Donnelly waits for NRL clash
FORMER Marist Brothers and Ballina prop Ian Donnelly will have to wait to the last minute to see if he will play for the Cronulla Sharks in their NRL clash with the high-flying Gold Coast Titans at Skilled Stadium tomorrow.
The 28-year-old was named in the squad of 17 this week but Sharks coach Ricky Stuart may make some late changes which could ruin a homecoming for Donnelly.
The 1.85m 109kg prop shifted to the Sharks in April after two seasons with the Titans.
Donnelly joined the Gold Coast club a similar way in 2007 when he moved from the Melbourne Storm to the Titans, who were struggling with injuries mid-season.
Cronulla was his fifth club - after St George Illawarra, Manly, Melbourne and the Gold Coast - and unfortunately it's been a move from the penthouse to the outhouse.
The Titans have gone on to record their best season since entering the NRL with a top-four spot assured, while the Sharks are battling to avoid the wooden spoon after a disastrous year in which the club has lurched from one controversy to another.
“Obviously I hope to play but I won't know until Saturday,” Donnelly said from Sydney.
“The Titans are third at the moment and obviously you look back and think what could have been but even though we're sitting second- last it's been good with the Sharks.
“They are a good bunch of blokes even though it's been tough.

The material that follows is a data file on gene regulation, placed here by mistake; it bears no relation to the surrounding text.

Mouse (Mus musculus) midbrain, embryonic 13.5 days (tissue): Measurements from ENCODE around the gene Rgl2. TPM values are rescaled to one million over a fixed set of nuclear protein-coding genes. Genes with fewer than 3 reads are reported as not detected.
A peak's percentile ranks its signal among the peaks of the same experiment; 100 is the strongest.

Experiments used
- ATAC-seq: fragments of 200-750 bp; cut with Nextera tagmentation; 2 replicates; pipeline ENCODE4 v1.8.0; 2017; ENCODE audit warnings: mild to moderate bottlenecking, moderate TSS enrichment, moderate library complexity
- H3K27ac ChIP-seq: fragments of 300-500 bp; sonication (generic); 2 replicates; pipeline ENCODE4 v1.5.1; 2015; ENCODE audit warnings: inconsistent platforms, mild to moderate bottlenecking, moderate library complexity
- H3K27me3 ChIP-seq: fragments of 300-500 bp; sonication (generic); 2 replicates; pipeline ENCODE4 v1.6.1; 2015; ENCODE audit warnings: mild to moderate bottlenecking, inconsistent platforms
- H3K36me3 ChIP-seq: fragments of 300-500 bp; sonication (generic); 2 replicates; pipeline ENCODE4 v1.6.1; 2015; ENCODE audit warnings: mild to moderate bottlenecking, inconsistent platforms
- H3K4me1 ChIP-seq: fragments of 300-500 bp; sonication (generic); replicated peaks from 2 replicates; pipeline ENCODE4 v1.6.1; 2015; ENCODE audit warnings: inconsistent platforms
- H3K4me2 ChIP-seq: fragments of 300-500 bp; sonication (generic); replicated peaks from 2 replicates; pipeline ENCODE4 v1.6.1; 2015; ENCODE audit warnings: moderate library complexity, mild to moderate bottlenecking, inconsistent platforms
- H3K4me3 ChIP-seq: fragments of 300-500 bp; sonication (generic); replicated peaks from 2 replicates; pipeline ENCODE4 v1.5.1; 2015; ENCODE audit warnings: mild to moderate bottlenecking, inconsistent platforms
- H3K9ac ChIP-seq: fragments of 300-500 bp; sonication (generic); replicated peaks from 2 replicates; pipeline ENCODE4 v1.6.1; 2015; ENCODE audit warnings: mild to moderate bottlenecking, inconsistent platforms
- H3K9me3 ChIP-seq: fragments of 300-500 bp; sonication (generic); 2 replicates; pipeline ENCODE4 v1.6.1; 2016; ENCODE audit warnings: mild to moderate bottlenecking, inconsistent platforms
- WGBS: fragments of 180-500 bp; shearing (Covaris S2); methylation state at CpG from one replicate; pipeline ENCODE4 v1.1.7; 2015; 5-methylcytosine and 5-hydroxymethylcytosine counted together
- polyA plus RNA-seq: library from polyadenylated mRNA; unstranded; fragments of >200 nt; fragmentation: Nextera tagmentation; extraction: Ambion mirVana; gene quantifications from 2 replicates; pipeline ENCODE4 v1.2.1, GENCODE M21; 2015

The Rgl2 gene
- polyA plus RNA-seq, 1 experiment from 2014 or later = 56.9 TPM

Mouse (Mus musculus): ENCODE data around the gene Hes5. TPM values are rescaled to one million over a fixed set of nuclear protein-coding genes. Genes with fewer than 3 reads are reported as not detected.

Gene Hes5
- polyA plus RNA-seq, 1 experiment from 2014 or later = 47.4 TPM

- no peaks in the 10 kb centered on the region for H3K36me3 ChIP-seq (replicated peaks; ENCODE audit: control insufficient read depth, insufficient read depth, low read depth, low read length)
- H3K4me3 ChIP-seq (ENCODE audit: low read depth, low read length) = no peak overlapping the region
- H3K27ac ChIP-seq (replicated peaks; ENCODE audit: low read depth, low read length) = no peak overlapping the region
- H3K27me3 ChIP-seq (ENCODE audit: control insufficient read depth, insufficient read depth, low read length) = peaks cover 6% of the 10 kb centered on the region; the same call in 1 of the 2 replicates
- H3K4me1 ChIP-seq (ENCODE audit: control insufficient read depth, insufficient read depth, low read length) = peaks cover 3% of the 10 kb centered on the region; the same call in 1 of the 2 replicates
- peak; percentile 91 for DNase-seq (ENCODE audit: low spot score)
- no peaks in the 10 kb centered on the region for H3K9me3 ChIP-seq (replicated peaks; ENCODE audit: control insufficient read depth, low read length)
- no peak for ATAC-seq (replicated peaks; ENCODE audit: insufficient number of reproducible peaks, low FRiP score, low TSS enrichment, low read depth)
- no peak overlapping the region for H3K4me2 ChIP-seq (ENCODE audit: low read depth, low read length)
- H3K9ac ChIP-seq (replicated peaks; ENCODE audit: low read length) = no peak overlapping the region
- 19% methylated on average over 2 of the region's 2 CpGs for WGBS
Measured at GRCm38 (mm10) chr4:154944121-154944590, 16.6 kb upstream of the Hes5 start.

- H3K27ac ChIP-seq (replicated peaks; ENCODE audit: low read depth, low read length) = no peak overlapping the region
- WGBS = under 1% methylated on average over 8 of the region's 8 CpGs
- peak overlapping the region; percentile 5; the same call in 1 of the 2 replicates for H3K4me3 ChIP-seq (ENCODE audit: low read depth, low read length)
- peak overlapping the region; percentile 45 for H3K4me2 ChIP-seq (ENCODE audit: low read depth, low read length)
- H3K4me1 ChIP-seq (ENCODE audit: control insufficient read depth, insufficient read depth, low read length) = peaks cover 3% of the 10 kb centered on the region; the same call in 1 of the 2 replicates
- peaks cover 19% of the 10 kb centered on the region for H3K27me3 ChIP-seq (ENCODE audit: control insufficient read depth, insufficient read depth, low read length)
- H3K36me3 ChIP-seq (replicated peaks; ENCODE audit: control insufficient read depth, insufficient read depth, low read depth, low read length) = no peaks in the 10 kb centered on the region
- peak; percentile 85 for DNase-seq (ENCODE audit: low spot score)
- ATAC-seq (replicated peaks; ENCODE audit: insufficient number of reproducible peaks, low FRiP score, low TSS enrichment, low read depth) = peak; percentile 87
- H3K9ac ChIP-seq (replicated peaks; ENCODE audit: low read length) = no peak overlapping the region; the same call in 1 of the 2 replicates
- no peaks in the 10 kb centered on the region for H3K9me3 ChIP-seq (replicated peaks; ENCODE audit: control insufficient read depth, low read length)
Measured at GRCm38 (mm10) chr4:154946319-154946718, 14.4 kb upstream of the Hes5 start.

“It's always exciting when you play your former club because you are close to a lot of the boys.
“I told the Gold Coast boys when I left that when I left Melbourne during the season in 2007 they went on to win the grand final, so I joked with them that they would probably win it this year.”
Asked if he thought he was a jinx, Donnelly chuckled: “It looks that way. I played at Manly as well and they won a grand final a few years after I left.”
To be fair to the big front-rower, he left the Sea Eagles in 2004 and they won their premiership in 2008.
Cronulla has had more off-field controversy in one season than the NRL usually generates in a year.
Matt Johns, Tony Zappia, Reni Maitua and Brett Seymour have been at the forefront of bad publicity, but Donnelly said spirits remained high.
“From a player's point of view, we haven't talked much about it and we've pretty much kept to ourselves,” he said.
“The club hasn't exactly shielded us from it but we've made sure our interest is focused on the playing side of things and not off the field.”
Donnelly said Stuart deserved plaudits for the role he'd played keeping the Sharks together.
“He's an ex-player and an experienced coach who has coached the Kangaroos,” he said.
“He's definitely intense when it comes to coaching but all first-grade coaches are intense these days.”
Donnelly has played four games for the Sharks since joining the club and hopes to add to his 77 NRL appearances tomorrow. However, 2009 could be his last year as a professional.
The former St John's College Woodlawn student is off-contract at the end of the season and has yet to receive another offer.
“At this stage I'm not too sure what I'll be doing so I'll have to weigh things up with the family,” Donnelly said.
When asked if a move back to Ballina was a possibility, he said: “That could be on the cards but the wife (Jill) is from Perth.”